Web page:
Local media reported Sunday night that Justice Minister Ahmed al-Zend tendered his resignation at the request of Prime Minister Sherif Ismail.
Zend was “exempted from office,” reportedly over remarks he made about the prophet, according to the state-owned Al-Ahram newspaper.
Zend recently attacked journalists who published stories implicating him and his family in corruption cases during a television interview on the Sada al-Balad channel. He told host Hamdy Rizk that he would protect his family and arrest any suspects, even “if it were the Prophet Mohamed, peace be upon him,” in a comment meant to stress the power of the judiciary.
The statement caused uproar and calls to prosecute Zend for insulting religion.
In the aftermath of Zend’s interview, a statement from Al-Azhar cautioned against using the name of the prophet, even unintentionally. “A true Muslim is one whose heart is full of love for the prophet, peace be upon him, and who respects and glorifies him,” it read.
But other religious figures supported Zend, including renowned preacher Khaled al-Gendy. “There is a big difference between a slip of the tongue and deeply rooted doctrine. The companions of the prophet themselves made slip-ups, said words they didn’t mean, and asked for forgiveness,” he said.
Sheikh Ahmed Karima, professor of Fiqh at Al-Azhar University, made similar comments to Masr al-Arabia. “Zend is a faithful, genuine and good man and didn’t mean to insult religion,” he asserted.
“Using the metaphor of Prophet Mohamed, who is a historical figure that does not fall under the jurisdiction of Egyptian law, signals that we are living in a lawless state. I don’t know why Zend did not refer to Sisi, which would have been a more logical affirmation of the rule of law,” economist Hazem Hosny said.
Zend was forced to apologize. He stressed his unlimited love for the prophet, asserting that he is keen on implementing sharia, as long as it is free of exteremism.
The justice minister has made many more controversial statements in the past without incident, including calling for 10,000 members of the Muslim Brotherhood to be executed for every slain police or military officer.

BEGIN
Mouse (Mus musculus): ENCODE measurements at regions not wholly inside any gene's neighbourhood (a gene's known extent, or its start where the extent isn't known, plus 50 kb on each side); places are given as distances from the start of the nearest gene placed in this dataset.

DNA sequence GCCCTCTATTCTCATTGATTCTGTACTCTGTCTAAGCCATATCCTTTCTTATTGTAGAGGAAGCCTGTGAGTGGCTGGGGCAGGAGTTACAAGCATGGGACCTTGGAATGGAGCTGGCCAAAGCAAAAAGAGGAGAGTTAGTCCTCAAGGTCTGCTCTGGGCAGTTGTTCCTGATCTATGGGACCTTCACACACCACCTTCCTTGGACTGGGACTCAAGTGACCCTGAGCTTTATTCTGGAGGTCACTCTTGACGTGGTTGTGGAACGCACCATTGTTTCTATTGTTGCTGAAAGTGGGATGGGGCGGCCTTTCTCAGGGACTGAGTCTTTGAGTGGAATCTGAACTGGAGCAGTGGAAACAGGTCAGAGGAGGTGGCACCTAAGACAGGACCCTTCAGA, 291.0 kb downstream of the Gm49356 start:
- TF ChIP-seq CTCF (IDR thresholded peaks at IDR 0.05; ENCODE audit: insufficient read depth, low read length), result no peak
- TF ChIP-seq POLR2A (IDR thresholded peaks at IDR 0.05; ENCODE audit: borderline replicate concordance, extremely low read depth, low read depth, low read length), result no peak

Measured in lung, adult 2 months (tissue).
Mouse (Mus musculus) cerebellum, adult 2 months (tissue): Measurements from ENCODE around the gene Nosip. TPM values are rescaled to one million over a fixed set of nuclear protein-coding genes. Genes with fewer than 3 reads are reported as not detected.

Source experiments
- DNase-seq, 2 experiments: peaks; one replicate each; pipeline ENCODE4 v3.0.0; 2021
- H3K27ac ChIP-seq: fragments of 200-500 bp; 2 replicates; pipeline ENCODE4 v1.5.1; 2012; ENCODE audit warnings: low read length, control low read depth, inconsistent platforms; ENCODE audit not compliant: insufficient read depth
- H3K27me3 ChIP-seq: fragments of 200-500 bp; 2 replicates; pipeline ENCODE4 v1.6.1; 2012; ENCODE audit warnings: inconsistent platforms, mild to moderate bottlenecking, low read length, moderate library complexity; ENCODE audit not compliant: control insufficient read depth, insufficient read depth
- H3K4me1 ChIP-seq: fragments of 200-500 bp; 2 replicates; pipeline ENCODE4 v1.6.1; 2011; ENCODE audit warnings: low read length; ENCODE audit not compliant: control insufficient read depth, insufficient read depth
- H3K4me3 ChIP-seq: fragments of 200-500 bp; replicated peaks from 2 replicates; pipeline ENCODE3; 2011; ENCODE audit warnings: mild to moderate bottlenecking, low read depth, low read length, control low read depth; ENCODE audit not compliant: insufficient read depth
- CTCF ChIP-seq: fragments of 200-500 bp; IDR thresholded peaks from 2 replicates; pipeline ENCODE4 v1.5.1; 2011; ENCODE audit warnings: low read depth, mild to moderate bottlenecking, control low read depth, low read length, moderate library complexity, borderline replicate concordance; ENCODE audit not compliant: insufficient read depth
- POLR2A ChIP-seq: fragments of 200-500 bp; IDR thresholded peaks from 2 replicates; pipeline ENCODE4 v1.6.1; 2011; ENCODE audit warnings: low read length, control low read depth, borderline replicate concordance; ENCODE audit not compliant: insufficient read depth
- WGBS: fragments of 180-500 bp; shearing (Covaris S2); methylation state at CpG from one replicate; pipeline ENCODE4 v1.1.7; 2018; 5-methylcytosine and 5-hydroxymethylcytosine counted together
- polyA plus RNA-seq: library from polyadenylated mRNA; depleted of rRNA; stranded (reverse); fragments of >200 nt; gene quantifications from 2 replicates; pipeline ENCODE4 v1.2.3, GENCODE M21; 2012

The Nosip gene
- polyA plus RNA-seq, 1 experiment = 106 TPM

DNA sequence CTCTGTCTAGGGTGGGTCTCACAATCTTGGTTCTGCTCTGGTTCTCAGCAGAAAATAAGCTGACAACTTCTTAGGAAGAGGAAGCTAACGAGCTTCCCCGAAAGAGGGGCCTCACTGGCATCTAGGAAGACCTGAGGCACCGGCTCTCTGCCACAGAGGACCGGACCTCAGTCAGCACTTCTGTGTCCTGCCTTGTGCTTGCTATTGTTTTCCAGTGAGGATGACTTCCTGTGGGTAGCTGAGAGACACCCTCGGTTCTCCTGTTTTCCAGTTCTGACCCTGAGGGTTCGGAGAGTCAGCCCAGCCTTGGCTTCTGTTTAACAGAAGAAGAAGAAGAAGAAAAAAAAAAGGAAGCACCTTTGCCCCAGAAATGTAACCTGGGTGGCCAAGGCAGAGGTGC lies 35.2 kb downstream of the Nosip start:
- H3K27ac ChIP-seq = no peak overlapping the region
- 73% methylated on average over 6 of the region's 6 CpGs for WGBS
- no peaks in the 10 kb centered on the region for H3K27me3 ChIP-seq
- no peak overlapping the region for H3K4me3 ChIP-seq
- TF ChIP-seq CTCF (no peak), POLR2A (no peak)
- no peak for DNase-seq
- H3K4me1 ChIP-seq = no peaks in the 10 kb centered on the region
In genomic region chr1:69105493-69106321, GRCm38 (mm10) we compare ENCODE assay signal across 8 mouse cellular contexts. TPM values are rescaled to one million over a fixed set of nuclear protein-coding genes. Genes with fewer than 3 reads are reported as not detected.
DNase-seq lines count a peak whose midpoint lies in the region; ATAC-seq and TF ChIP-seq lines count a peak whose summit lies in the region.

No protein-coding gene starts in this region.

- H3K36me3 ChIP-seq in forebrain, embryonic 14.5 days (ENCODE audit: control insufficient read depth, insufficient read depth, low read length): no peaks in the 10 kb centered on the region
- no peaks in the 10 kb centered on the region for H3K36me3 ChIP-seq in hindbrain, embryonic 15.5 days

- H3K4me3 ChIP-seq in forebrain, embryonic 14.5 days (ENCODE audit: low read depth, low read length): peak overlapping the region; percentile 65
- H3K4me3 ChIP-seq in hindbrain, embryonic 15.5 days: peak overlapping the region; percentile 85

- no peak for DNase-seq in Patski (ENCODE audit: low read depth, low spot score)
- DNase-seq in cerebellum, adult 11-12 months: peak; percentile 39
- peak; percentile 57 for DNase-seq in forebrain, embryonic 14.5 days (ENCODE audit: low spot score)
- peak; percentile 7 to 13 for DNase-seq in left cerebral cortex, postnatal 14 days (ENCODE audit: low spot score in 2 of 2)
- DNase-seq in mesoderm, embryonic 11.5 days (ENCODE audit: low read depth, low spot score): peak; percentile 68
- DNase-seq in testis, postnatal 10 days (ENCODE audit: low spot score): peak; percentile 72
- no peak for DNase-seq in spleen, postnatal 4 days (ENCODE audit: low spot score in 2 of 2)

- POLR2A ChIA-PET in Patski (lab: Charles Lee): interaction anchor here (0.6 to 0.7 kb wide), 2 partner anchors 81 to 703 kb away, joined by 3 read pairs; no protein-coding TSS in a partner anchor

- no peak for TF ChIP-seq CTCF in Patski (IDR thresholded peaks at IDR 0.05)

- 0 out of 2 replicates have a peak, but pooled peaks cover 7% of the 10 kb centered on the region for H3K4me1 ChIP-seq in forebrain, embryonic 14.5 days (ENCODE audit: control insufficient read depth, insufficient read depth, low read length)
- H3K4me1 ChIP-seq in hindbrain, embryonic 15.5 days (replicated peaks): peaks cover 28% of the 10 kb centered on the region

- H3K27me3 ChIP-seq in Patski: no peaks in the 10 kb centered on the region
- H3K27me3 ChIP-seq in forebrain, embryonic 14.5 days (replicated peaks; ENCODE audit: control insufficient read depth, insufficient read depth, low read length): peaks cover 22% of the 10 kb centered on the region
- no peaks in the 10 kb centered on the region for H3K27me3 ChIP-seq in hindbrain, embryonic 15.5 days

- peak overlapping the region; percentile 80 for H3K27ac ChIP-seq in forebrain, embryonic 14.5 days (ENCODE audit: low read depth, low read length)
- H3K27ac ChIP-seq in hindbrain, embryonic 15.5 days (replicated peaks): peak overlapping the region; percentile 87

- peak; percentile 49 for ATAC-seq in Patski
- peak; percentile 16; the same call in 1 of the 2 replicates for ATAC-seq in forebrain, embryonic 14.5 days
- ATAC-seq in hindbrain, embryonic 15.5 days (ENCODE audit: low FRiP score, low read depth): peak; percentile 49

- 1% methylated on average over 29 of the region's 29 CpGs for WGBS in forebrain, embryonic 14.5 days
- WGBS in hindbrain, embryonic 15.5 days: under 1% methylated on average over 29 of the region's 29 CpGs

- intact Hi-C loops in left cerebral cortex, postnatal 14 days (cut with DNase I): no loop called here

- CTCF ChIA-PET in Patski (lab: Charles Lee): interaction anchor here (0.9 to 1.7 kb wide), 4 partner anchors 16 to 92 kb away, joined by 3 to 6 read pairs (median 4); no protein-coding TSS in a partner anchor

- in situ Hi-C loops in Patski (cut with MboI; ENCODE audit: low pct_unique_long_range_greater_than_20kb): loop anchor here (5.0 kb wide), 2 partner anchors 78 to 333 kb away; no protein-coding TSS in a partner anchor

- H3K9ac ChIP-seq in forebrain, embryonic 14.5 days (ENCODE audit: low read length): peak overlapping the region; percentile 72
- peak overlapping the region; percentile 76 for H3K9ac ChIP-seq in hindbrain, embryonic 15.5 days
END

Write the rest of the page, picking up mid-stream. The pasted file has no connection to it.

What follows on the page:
In February, the State Council released a strongly-worded statement slamming Zend’s intervention in its work, after he queried the council’s amendments to a draft law, deeming it threatening to judicial independence.
Zend also had feuds with the Supreme Judicial Council. In August 2015, the council rejected nominations he sent for the position of prosecutor general. Nabil Sadek, the council’s most favored nominee, was later appointed as top prosecutor. Recommendations he made for the position of deputy minister for illicit gains were also rejected by the council.
Zend’s major dispute, however, was with the head of the Central Auditing Agency, Hesham Geneina. In July, President Abdel Fattah al-Sisi passed a decree giving him the right to remove the heads of oversight and independent committees if they pose a proven threat to national security or fail to carry out their duties. In an interview with Mada Masr, Geneina said he was targeted under this law, which was orchestrated by Zend.
The rivalry with Zend has history. After his appointment as head of the auditing authority, Geneina requested that Zend provide access to the Judges Club accounts for auditing purposes. An exchange of lawsuits between the two resulted in the courts throwing out the case.
While he carefully avoided criticism of the president, Geneina said the mere appointment of Zend as justice minister was “very worrying,” and provided the security apparatus with a foothold in the judiciary.”
Zend also took on the media. In January, six journalists were referred to court and two others interrogated after publishing stories related to the alleged corruption of Zend and his family.
The journalists, many of who work for Al-Ahram newspaper, were accused of insulting the judiciary and state institutions, disseminating false news and threatening national peace.